Not equal temperament
Equal temperament was not generally used in 1700, when Cristofori invented the piano. The following excerpt comes from Edwin M. Good's Giraffes, Black Dragons, and Other Pianos (2nd ed. [Stanford University Press, 2001]). The main passage is a footnote, but I've included the preceding sentence as it contains interesting and relevant information.
In 1795, Johann Jakob Könnicke of Vienna made ... an experimental six-octave piano with six keyboards tuned so that one could play in all keys with "just" tuning.*
* Tuning systems were a very intricate problem in this period.... A very early Zumpe piano, a square of 1766, has split black keys so that notes can be tuned to both pitches [e.g., F♯/G♭].... Systems of "equal temperament," ... began to be proposed in the seventeenth century, although it was well into the twentieth before the use of equal temperament became fairly general. (pp. 98-99)
(See also below)
Probably some type of meantone temperament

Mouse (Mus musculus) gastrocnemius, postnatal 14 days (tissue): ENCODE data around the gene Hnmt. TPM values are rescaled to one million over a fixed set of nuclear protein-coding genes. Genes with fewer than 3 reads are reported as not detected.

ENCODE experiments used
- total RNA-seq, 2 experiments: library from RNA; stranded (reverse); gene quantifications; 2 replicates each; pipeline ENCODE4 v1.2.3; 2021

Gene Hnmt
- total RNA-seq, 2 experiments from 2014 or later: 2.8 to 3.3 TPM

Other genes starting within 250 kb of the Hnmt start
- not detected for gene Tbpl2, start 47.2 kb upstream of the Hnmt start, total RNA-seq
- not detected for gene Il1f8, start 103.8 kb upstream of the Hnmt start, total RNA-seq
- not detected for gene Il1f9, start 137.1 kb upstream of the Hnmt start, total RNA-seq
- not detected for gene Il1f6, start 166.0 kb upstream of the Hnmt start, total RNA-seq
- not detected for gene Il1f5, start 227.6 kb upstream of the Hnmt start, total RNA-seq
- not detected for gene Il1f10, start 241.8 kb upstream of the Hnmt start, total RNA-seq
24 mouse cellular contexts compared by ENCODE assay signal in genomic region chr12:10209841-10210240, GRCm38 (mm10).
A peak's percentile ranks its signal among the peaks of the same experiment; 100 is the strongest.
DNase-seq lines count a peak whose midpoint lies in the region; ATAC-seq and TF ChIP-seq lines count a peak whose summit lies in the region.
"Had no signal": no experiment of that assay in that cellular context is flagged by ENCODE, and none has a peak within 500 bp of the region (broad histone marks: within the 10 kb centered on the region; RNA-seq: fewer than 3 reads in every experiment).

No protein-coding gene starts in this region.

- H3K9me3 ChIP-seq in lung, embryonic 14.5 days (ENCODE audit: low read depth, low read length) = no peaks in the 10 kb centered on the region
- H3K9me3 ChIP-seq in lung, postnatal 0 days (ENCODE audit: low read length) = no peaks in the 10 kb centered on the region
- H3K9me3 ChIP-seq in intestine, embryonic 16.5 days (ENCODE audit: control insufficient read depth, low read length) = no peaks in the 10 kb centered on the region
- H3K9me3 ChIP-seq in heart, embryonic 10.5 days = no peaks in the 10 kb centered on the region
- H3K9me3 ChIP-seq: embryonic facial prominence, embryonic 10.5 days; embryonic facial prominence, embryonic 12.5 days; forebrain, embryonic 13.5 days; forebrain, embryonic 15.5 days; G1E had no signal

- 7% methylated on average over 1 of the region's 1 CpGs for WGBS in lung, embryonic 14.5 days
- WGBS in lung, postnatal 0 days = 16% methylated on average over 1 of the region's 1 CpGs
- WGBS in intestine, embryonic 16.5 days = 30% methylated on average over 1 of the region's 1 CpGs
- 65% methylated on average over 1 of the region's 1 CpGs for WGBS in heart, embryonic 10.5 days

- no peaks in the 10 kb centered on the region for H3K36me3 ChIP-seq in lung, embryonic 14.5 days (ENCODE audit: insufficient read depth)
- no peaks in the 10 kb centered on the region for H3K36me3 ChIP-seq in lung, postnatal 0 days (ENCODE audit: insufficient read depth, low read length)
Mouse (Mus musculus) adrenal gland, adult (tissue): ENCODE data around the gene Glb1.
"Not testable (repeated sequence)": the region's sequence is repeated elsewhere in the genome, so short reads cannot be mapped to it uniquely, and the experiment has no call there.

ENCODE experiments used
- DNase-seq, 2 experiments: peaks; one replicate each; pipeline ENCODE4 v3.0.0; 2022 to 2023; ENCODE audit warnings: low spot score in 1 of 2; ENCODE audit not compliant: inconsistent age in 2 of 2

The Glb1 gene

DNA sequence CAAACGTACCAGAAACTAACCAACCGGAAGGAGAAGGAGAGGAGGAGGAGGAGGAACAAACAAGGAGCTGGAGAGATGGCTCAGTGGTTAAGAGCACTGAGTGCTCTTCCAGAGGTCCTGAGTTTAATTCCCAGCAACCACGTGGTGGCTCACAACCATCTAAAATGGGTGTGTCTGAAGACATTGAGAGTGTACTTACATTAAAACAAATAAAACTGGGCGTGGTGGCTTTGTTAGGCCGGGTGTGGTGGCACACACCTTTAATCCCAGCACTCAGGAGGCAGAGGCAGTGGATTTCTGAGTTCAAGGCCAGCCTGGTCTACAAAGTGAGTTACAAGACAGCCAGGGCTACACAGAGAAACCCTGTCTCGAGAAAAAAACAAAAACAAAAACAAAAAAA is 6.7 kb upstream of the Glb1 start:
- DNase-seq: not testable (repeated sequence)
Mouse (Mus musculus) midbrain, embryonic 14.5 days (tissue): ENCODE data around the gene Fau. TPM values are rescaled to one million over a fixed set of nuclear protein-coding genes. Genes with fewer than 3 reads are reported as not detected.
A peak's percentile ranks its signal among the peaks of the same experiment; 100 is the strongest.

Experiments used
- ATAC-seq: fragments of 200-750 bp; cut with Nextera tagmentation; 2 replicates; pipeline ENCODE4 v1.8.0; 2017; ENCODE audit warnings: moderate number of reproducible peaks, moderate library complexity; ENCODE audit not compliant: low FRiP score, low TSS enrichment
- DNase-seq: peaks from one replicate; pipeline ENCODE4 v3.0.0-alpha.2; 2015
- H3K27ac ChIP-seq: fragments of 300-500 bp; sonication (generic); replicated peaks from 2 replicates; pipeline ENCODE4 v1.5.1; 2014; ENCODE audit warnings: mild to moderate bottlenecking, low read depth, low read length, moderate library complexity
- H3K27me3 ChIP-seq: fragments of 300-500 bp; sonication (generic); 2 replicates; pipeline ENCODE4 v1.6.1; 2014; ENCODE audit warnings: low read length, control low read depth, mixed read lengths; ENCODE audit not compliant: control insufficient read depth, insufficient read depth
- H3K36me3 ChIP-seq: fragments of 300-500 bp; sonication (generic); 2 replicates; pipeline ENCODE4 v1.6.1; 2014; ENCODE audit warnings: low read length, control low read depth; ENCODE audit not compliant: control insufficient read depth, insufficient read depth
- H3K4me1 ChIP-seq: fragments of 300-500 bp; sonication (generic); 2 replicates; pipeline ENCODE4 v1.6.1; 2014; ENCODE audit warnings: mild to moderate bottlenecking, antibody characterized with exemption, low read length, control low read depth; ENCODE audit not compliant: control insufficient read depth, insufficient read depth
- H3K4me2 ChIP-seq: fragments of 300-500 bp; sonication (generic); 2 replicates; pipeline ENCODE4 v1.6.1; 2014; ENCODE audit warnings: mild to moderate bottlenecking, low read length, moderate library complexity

In Bartolomeo Cristofori and the Invention of the Piano (Oxford University Press, 2019), Stewart Pollens suggests, indirectly, the possibility Cristofori might have used fifth-comma meantone temperament. The following passage are relevant:
Cristofori apparently attempted to explain fifth-comma meantone temperament to Scipione Maffei.... Writing in 1666, the theorist Lemmi Rossi indicated that this particular temperament was then in common use, and thus it may have been the tuning that Cristofori preferred. (p. 119)
The notes Maffei made in connection with the writing of the 1711 article ... shed additional light on Cristofori's ideas regarding temperament.... Cristofori ... seems to be describing, or perhaps advocating, fifth-comma meantone temperament. (p. 240)
With regard to "not equal temperament", a passage from the aforementioned "notes Maffei made" is suggestive:
That the violin is the only perfect instrument, because it does not have keys and one finds in the whole perfect harmony, that is the flats and sharps each in its place.... That on the violin, you can transpose where you want in any sort of key, without hearing an unpleasant effect, because it has equal fifths, and all just, and it does not fall into false and bad sound, like in other instruments. (p. 240).
Following this passage is the portion referred to above, in which a meantone tuning, probably fifth-comma, is described.